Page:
Kent Jones in his piece on Truffaut’s film says it is a film, “in which all of his assorted gifts and preoccupations are in play and meshed into a uniquely idiosyncratic whole. The film offers powerful evidence of his love of American cinema and literature… There is that wonderful speed, a pleasure in and of itself, that amounts to a kind of worldview—actions, objects, places, and sensations glimpsed and seized on, almost spontaneously forming a vivid afterimage in the mind’s eye. And his high-velocity storytelling is intimately tied to the feeling of impending mortality, the sense of every given moment in time coming and going, never to return. As for surprise, Shoot the Piano Player is about as unpredictable from one moment to the next as any film I know.” Was he speaking of Andhadhun and Sriram Raghavan?!

Perhaps, it is the play of contrasts in the film that lends it its unpredictability and richness. Yoking seriousness with hilarity at every turn, the tonal quality of the film becomes a universally mocking one and freely so. This delicious mockery is directed at everyone, everyone is in on the joke, except the characters. That’s why as Simi’s character unfolds we revel in the knowledge she can never be Nurse Radha – part 2. I am assuming it is a play on Waheeda Rehman’s character in ‘Khamoshi’ (1970), that genteel, heartbroken woman yearning to love again. Lady Macbeth, Lady Macbeth, we say (not only coz it’s the perfect Tabu, the original Lady Maqbool) but until Dr Swamy calls her so we realise she is far away from that too; Simi is absolutely guilt-free, completely soul-less. But then, with the exception of Sophie and Akash, this entire universe is completely soulless. Even Bandu, that see-it-all brat, who quickly enough becomes the audience’s ally in getting to the bottom of this mystery-within-mystery. Until the film takes another crazy spin at interval.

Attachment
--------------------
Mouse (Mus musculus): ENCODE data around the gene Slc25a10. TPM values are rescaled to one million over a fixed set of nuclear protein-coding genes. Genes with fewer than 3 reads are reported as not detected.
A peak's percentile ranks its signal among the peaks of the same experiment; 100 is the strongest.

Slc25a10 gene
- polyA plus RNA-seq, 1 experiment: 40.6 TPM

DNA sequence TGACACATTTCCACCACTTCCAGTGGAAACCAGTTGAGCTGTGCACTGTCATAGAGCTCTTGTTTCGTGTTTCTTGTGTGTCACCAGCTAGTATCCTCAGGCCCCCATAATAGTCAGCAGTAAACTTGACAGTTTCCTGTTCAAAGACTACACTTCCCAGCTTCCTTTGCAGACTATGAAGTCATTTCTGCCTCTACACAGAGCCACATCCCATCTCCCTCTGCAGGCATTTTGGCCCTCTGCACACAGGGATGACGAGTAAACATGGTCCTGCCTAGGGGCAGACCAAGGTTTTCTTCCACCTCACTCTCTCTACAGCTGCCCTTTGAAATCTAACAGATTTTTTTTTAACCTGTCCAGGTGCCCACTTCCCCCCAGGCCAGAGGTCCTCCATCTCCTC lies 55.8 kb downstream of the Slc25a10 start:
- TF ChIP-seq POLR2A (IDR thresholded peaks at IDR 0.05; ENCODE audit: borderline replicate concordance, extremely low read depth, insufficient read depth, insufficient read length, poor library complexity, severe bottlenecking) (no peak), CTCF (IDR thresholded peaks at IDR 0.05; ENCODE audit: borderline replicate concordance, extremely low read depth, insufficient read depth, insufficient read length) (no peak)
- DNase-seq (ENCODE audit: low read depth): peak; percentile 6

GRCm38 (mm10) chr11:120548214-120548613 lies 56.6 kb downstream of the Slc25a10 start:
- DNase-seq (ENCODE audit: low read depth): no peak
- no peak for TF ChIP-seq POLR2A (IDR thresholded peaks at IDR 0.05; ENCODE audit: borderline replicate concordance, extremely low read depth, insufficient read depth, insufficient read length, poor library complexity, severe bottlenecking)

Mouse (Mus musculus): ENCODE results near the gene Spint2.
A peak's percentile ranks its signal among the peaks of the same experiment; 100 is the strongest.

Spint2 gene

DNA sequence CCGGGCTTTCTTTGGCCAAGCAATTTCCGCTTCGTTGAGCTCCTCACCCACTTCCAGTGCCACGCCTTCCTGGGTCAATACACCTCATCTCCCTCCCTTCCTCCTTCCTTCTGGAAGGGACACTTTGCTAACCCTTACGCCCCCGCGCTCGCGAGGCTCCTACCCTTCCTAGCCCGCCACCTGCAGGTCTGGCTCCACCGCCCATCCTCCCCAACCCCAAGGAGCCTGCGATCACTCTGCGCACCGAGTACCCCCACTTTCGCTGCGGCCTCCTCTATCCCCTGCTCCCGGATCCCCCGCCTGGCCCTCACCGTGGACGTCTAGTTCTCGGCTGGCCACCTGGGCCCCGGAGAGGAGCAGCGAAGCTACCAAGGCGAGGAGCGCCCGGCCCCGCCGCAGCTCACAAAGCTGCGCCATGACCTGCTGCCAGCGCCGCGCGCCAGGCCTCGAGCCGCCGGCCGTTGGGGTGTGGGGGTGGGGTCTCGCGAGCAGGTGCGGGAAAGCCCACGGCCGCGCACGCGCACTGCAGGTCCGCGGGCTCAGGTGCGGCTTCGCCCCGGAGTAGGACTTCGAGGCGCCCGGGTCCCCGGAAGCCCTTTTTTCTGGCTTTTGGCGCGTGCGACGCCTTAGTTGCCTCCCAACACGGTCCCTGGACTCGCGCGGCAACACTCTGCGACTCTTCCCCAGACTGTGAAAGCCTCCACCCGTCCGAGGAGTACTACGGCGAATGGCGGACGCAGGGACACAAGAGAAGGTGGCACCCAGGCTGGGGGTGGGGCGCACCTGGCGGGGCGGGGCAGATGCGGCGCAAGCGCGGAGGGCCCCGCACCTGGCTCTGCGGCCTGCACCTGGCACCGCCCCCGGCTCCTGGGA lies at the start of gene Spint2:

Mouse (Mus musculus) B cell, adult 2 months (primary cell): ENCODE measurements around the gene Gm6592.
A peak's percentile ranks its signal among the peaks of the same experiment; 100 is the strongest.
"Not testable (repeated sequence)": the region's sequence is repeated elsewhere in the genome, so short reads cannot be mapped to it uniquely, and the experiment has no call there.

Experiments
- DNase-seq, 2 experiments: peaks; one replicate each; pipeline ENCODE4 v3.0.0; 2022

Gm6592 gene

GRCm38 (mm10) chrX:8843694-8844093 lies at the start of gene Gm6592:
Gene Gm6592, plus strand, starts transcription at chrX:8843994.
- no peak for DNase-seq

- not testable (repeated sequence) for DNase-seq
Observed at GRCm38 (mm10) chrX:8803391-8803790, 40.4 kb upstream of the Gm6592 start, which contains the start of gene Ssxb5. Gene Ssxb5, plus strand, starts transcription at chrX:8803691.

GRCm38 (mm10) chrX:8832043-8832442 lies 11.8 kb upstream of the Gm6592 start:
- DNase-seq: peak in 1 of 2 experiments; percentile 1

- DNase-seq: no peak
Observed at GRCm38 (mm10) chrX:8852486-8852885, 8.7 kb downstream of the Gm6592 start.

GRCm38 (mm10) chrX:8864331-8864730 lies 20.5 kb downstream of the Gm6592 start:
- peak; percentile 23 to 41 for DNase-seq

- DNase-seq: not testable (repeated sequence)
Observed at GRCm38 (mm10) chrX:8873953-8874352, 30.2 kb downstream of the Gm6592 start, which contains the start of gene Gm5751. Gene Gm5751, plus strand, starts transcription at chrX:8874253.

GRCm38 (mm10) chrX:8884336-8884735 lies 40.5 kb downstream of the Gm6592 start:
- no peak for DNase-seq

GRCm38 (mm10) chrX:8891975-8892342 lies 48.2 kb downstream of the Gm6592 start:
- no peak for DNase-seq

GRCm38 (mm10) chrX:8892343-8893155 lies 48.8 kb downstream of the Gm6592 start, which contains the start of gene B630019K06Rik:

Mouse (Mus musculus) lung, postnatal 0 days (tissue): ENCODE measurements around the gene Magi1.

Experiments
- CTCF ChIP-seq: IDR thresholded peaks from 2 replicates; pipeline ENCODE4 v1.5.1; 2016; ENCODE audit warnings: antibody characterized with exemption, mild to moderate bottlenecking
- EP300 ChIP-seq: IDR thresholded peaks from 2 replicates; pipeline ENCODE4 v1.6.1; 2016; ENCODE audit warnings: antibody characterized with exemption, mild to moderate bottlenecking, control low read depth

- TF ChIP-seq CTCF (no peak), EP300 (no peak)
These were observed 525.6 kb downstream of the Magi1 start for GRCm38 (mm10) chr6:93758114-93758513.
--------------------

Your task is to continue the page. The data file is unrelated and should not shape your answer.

Whose lens is it anyway?
The blind hero who was not blind has now officially turned blind. What is this seeing and unseeing business? It’s a smooth trick of genius-giri. We, as audience begin the film watching Akash’s story first through the innocent, naïve eyes of Sophie, then as we are wisening up to the antics of the film-maker he shifts our POV to a smarter lens, that of a precocious, oversmart Bandu. Just when we think we have caught up with him here too, the proverbial rug is off from under our feet and we are in the deep, dank, dark. Just like our hero. From then on and just like him, we are fumbling in the dark too, with all the secrets hanging around for us to grasp and unravel. Till we are back to being the gullible Sophie again left to put the pieces together. And we do, until a crushed coke can hits a rabbit handled stick and knocks that part of our brain that tells us when we have been played. Check-mated sir, and glad to lose! And that is why I disagree with every review that says the second half is weaker and loses steam. The second half in fact, is as perfect as the first, maybe even better, puncturing perfectly, all the balls of contrast constantly in air.

These contrasts play out on all levels, much like all the cinematic elements in the film, sometimes simultaneously, sometimes one after the other in rapid succession, moulding and remoulding the film as it goes. The permanent warm tone sets up an idyllic, small-town Pune only to open up into the brutality at its borders. Dramatic, operatic music punctuates dramatic scenes as well as turns them comic, and in the scene where Simi and Manu clean the traces of their crime as Akash plays away – tragi-comic (and brilliant!). The sound cuts, diegetic yet full of imminent danger, keep the excitement tingling as the film keeps playing with our senses and feelings. After a point, the musical bit in this ‘musical-thriller’ transcends from the world of Akash’s piano and starts creeping under our skin as it starts underlining the unfolding darkness, tragedy and comedy. I don’t think Beethoven himself could have thought of a better cinematic use for his 5th symphony. Very cheeky, but the classic ‘Teri galiyon mein‘ is now redefined for generations to come. And since we are talking about music, welcome back Amit Trivedi and Jaideep Sahni, it had been a while.

As the film draws to an end, you suddenly become aware of the smile on your face, pasted there with Fevicol for the past 2.20 hrs. You realise you are feeling happy and hopeful. You also realise you wanted the film to go on and on. Especially, since the ending is still open, still incomplete. But then as Sophie says, ‘Kuchh cheezein adhoori honese hi toh poori hoti hain.’

You get up, humming aapse milkar accha laga, bahut accha laga. And walk out giving out a silent, invisible bow. Ekdum liver se.

Fatema Kagalwala